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50 years ago, an elderly couple lived next door to my parents. One day my mother told me that the woman had awoken that morning to discover her husband, lying next to her, had died during the night. “He died in his sleep.”
Some 20 years later, mother was in the last stages of Parkinson’s disease. Her breath was labored to the point that early one morning, around 3 a.m., my father was awoken by the silence which filled the room when she had stopped breathing. My father never, to my knowledge, said, “She died in her sleep.”
Interesting concept that, “died in sleep,” isn’t it?
How do we know that either my mother or her neighbor died without awakening? Surely the possibility of a last second awareness of the finality of the process exists? Surely the brain, responding to diminishing stimuli could/does/must trigger an alarm to itself that something major is amiss?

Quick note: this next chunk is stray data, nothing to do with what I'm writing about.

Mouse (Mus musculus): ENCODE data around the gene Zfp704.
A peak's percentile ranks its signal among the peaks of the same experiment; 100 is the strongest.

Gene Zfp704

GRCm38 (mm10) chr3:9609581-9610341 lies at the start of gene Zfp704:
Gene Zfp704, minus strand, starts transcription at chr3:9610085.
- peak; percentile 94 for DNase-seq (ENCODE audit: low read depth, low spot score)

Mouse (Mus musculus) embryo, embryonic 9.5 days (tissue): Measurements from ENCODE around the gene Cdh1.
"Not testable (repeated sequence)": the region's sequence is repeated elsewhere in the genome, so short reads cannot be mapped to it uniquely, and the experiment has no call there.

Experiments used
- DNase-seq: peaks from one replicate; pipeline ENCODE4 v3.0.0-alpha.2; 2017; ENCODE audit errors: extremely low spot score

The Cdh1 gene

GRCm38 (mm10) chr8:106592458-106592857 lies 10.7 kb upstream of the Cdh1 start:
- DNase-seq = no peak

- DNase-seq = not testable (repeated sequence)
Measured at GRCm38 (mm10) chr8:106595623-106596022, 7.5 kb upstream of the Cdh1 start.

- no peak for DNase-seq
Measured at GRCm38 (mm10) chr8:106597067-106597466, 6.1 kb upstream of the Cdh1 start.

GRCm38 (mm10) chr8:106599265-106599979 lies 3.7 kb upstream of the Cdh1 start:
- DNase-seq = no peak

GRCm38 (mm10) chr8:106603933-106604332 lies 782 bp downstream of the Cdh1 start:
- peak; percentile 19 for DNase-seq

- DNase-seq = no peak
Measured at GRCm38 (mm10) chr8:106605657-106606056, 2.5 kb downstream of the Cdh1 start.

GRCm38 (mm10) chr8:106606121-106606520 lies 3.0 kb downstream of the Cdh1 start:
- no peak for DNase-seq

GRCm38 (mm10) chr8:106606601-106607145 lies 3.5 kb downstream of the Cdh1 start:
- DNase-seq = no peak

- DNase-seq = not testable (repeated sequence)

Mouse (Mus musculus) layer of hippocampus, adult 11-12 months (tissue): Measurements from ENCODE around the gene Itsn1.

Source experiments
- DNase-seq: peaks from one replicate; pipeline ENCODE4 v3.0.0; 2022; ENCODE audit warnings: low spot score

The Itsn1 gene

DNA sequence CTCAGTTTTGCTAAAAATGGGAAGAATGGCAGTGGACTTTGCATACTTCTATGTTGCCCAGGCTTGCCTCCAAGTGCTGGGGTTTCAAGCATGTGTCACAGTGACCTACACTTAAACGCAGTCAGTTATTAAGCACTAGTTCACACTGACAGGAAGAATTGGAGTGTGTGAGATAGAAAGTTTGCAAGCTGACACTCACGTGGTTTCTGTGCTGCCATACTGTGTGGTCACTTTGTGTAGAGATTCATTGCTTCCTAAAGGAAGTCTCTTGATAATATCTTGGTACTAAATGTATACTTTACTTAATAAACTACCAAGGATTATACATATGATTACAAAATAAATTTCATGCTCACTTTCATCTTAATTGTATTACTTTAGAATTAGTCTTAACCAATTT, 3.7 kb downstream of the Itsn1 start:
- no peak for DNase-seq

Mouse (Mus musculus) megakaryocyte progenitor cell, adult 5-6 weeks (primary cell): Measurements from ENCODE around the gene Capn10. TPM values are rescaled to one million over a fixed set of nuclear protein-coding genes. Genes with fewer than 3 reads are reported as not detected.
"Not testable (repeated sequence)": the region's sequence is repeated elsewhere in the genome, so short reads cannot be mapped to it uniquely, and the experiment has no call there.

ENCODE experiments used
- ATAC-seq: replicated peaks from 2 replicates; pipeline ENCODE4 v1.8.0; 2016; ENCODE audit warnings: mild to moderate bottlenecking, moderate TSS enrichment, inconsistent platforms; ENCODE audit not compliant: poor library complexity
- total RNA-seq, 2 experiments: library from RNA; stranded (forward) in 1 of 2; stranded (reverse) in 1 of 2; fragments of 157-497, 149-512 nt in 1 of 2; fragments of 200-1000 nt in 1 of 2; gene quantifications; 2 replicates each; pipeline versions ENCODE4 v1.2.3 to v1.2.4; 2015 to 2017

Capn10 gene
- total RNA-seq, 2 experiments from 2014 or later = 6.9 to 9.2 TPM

Surely there’s a good chance of a last “Ah,” “Oh,” “Hmm,” “No,” or “Yes, thank you.”
“He died in his sleep” is such a nice euphemism; it’s comforting. It allows an escape from dealing with the problem of final moments and how they should be—must be?—faced.
It would also be more accurate to say, as my father implied, “She died in my sleep,” and more realistic.